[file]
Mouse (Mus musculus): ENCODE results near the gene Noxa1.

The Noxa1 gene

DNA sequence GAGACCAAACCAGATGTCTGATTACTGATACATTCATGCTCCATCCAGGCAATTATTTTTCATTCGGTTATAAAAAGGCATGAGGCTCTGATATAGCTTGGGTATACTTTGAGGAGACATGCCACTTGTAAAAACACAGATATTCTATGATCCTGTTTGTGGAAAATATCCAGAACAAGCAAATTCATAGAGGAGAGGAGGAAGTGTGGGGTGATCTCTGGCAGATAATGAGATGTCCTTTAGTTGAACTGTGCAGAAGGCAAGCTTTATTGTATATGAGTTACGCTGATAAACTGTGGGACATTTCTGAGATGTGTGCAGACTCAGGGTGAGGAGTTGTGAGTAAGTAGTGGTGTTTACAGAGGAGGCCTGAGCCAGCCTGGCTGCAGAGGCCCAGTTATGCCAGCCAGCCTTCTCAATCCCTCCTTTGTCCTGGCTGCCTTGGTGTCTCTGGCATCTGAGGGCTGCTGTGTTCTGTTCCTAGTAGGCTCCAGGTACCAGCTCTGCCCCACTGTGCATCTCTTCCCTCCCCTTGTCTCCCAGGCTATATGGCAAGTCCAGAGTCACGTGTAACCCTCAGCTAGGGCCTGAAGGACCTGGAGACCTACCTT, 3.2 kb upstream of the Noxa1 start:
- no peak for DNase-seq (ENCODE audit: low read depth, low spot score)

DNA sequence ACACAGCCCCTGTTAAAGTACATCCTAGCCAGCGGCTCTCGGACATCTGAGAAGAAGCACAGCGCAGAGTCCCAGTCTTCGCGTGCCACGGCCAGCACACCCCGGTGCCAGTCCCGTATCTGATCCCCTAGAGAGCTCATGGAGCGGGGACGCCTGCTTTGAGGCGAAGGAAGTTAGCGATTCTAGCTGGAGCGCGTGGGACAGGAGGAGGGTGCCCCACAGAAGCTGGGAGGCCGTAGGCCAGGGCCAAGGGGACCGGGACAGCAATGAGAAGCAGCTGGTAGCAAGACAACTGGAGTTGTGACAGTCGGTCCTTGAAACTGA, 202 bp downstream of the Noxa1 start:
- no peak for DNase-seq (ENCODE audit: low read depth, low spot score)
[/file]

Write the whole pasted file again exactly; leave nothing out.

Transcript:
Mouse (Mus musculus): ENCODE results near the gene Noxa1.

The Noxa1 gene

DNA sequence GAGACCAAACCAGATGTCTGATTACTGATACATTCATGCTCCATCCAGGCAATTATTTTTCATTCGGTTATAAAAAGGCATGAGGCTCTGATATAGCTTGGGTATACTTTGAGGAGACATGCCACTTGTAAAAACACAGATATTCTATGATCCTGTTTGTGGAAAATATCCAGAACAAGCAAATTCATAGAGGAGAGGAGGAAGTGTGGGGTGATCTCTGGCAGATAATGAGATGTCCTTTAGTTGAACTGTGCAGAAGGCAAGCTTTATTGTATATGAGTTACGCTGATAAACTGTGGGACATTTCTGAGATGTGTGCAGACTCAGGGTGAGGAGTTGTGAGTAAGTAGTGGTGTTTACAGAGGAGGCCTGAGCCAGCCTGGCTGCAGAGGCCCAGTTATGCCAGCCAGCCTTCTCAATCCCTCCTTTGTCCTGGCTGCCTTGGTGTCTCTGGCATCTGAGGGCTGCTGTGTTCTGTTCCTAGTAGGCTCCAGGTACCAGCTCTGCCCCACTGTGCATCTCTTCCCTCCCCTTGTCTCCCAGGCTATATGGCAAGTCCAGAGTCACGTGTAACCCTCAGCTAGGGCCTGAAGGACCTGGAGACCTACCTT, 3.2 kb upstream of the Noxa1 start:
- no peak for DNase-seq (ENCODE audit: low read depth, low spot score)

DNA sequence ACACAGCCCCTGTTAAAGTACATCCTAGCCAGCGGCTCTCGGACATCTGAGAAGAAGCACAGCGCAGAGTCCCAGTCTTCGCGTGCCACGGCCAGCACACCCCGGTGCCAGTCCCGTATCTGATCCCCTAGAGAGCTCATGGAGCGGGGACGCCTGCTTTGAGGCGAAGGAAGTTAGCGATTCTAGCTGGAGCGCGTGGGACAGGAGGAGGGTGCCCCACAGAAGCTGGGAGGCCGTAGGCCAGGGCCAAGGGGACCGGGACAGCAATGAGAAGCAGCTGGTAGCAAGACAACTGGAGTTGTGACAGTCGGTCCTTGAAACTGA, 202 bp downstream of the Noxa1 start:
- no peak for DNase-seq (ENCODE audit: low read depth, low spot score)